A pedestrian was airlifted to a hospital after being hit by a Prince George's County officer on Indian Head Highway, the site of multiple previous crashes.
The man was hit at Indian Head Highway (Route 210) and Livingston Road, the county fire department said. He was rushed to a hospital via helicopter.
The officer was off-duty and driving her marked cruiser when she hit the man at about 8:07 a.m., police said. She was making a left turn from Livingston Road.
The man was using the crosswalk when he was struck by the car, and he was thrown some feet through the air, witnesses said.
The victim is expected to be OK, according to police. The fire department initially said he had life-threatening injuries.
The man works for B&J Carry-Out in Accokeek. His manager said he worked there for 18 years and was walking home when he was struck.
The car sustained a broken window as a result of the crash, people on the scene said. It was moved from the scene almost immediately after the crash happened, police said.
"There still is evidence," Prince George's County Police Chief Hank Stawinski said. "There is in-car camera footage that we're relying on, and all of those things will allow us to reconstruct it."
The officer was already under investigation for another crash in July and was driving a replacement cruiser, police said.
Anyone with information is asked to call police.
In February, county leaders announced new initiatives to improve safety on Indian Head Highway, including enhanced traffic enforcement and new speed cameras.
“We have to change the behavior of motorists who travel on this road,” County Executive Angela Alsobrooks said.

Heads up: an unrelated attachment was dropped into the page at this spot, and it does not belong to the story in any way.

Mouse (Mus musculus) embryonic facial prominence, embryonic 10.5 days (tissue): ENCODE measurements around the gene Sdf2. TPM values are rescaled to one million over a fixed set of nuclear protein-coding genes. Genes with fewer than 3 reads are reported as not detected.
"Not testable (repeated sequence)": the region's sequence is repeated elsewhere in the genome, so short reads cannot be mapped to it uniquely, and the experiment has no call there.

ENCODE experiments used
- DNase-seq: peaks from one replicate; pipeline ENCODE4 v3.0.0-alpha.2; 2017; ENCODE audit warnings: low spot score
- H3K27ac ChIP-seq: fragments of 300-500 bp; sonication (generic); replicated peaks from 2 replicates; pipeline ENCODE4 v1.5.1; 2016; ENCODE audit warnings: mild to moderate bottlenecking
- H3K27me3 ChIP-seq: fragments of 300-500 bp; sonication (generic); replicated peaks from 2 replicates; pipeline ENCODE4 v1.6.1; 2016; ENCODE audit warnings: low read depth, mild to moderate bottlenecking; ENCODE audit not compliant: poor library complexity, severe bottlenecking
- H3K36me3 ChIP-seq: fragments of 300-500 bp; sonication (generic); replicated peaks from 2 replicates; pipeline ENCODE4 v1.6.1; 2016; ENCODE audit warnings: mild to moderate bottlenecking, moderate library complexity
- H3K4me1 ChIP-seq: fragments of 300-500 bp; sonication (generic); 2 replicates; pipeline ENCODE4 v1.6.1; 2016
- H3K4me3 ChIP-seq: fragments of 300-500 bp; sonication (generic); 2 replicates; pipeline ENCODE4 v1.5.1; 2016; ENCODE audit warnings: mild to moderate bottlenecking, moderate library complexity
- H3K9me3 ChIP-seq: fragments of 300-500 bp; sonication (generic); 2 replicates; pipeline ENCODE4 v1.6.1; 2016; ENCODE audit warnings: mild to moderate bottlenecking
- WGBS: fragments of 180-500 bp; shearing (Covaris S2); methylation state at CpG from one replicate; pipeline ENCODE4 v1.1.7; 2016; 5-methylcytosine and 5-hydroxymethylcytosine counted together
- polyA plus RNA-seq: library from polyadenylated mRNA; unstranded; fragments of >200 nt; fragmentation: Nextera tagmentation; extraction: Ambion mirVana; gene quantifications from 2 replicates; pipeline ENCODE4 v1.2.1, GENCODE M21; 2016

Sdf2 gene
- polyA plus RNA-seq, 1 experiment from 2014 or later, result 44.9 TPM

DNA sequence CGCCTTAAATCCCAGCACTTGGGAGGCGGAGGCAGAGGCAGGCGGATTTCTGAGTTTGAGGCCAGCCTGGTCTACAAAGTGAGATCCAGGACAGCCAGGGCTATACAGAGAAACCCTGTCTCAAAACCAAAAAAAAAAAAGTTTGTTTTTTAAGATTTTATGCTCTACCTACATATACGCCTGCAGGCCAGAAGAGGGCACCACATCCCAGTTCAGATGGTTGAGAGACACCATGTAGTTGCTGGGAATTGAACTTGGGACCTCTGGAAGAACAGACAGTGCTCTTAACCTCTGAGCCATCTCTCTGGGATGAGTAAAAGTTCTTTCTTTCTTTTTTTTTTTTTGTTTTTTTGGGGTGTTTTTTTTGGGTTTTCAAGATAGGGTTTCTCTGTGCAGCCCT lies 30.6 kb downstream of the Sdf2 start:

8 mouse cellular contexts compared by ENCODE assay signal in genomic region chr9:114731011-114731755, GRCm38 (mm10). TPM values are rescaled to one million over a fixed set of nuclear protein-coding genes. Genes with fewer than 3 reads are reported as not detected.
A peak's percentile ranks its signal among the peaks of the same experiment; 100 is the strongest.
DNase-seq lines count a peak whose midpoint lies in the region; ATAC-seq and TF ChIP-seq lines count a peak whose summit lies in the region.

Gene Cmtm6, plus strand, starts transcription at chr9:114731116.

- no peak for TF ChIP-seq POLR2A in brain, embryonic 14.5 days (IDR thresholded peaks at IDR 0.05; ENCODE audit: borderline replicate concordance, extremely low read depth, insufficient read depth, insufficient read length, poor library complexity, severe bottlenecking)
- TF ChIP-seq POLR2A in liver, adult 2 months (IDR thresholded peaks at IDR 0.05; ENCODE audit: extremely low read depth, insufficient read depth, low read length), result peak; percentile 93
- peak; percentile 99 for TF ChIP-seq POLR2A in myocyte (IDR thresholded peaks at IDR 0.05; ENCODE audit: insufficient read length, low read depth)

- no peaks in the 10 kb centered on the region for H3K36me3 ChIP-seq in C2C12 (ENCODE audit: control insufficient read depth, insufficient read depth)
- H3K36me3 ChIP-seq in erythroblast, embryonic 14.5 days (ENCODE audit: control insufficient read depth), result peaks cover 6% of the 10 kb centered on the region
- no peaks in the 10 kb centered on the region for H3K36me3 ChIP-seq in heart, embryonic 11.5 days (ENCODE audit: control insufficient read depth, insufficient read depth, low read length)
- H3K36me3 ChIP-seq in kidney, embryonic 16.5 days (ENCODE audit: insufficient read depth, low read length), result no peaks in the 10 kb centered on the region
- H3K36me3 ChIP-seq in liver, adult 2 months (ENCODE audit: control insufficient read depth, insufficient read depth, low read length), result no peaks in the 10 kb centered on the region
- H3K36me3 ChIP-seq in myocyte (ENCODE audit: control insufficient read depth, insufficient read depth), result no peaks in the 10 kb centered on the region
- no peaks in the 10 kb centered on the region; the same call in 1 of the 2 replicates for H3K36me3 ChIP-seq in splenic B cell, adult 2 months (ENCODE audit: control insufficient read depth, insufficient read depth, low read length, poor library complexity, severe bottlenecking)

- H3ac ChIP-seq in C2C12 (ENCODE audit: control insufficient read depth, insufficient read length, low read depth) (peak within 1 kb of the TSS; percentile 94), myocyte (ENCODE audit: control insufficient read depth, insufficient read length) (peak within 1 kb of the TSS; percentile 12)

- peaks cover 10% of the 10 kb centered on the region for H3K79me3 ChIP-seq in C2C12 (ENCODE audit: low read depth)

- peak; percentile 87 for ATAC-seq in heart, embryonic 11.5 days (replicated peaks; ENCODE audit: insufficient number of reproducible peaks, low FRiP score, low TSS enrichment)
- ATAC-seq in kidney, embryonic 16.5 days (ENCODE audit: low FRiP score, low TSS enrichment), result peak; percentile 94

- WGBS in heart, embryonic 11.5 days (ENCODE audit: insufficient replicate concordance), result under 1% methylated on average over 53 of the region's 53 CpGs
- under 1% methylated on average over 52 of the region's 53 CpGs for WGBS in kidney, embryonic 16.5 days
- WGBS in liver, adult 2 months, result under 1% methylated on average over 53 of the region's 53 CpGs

A suspected drunken driver is accused of crashing into a family’s car on the highway in December. Three children riding in the family car died. Their mother suffered severe injuries.
Another pair of fatal accidents in February increased scrutiny of the highway, which has long been dogged by a reputation of high speeds and recklessness. Seven drivers died on the highway in 2017, and it’s called “one of the most dangerous roadways in Washington” by the AAA motorist group.
Cynthia Jones, a Fort Washington resident who lives just minutes from Indian Head Highway, said she avoids driving on the highway when possible. Her sister was hit and killed by a drunken driver on Indian Head Highway in 2000.
“It was a heartbreak,” Jones said. “It was gut wrenching.”
She said public officials have long known of driving dangers on the highway.
“It’s just a disaster,” she said. “It’s a disaster in waiting for anyone who drives on Route 210."
Stay with News4 for updates on this developing story.